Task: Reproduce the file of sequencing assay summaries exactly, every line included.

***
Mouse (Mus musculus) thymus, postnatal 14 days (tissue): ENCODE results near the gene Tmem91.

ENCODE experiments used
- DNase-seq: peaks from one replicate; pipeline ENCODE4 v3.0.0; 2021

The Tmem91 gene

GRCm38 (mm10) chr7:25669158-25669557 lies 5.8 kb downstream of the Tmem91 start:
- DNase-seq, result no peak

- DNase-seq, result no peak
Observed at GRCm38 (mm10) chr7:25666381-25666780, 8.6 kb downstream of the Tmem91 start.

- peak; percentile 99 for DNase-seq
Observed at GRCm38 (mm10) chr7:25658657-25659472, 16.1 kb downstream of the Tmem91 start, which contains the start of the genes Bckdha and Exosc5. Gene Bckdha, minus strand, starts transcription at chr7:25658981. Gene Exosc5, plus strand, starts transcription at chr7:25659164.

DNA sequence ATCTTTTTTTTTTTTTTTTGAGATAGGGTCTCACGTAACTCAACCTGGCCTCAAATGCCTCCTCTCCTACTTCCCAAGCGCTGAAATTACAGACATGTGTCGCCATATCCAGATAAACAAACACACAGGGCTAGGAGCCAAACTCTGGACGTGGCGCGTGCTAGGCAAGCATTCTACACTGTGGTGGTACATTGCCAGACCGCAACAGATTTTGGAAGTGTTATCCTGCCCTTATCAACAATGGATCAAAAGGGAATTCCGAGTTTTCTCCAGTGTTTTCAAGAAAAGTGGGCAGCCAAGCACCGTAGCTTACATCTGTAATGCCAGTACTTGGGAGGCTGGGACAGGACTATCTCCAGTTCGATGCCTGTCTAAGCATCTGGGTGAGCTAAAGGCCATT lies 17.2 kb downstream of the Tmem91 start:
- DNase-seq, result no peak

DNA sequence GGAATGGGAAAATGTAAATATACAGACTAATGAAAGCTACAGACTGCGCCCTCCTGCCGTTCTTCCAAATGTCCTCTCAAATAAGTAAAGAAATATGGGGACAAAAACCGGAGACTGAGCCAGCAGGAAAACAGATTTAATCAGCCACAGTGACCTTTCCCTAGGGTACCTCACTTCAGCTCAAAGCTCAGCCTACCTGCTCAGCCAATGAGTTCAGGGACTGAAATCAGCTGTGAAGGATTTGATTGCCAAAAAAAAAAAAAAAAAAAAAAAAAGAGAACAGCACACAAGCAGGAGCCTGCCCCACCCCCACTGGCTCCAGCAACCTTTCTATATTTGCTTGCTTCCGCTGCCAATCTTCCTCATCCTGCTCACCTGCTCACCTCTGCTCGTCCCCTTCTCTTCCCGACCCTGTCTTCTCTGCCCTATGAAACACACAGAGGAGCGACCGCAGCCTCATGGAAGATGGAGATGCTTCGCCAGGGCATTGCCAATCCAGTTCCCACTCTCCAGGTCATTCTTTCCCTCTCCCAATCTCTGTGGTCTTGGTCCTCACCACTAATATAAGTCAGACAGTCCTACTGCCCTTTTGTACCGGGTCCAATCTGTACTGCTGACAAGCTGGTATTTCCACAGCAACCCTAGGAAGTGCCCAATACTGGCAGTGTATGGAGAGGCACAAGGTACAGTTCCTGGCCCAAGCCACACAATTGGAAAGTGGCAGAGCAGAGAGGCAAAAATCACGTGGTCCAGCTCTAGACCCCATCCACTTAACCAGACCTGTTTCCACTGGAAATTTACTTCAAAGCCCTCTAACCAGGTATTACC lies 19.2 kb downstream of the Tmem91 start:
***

Mouse (Mus musculus) thymus, postnatal 14 days (tissue): ENCODE results near the gene Tmem91.

ENCODE experiments used
- DNase-seq: peaks from one replicate; pipeline ENCODE4 v3.0.0; 2021

The Tmem91 gene

GRCm38 (mm10) chr7:25669158-25669557 lies 5.8 kb downstream of the Tmem91 start:
- DNase-seq, result no peak

- DNase-seq, result no peak
Observed at GRCm38 (mm10) chr7:25666381-25666780, 8.6 kb downstream of the Tmem91 start.

- peak; percentile 99 for DNase-seq
Observed at GRCm38 (mm10) chr7:25658657-25659472, 16.1 kb downstream of the Tmem91 start, which contains the start of the genes Bckdha and Exosc5. Gene Bckdha, minus strand, starts transcription at chr7:25658981. Gene Exosc5, plus strand, starts transcription at chr7:25659164.

DNA sequence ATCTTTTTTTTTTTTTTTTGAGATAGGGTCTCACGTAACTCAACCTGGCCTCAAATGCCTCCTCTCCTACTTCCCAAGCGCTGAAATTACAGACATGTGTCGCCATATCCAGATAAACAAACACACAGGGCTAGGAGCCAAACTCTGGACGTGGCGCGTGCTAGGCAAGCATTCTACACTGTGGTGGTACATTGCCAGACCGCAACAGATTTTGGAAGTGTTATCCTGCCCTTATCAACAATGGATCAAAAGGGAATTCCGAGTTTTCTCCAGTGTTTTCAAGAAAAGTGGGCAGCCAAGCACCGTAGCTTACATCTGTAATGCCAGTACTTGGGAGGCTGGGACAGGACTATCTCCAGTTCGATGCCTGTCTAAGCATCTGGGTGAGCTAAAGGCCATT lies 17.2 kb downstream of the Tmem91 start:
- DNase-seq, result no peak

DNA sequence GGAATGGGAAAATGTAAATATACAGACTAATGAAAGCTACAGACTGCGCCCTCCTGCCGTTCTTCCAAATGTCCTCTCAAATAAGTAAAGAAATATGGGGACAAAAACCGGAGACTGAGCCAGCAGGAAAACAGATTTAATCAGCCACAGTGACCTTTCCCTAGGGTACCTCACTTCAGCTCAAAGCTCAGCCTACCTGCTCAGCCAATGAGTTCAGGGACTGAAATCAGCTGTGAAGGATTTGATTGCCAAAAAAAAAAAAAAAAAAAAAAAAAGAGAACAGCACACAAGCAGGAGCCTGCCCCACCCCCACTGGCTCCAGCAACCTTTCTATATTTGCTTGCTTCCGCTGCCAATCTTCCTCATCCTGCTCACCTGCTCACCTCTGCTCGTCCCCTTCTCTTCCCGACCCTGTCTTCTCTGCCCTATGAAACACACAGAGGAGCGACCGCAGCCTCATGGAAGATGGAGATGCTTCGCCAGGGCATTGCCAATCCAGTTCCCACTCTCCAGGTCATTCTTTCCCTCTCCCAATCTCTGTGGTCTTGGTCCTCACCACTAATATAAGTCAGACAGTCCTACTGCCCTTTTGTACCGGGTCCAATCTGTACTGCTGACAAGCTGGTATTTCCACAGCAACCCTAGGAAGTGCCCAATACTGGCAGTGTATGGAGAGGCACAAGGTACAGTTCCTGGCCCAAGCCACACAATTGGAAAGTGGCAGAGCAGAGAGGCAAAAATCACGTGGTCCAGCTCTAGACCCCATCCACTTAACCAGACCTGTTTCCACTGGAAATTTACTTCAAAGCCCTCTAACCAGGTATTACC lies 19.2 kb downstream of the Tmem91 start: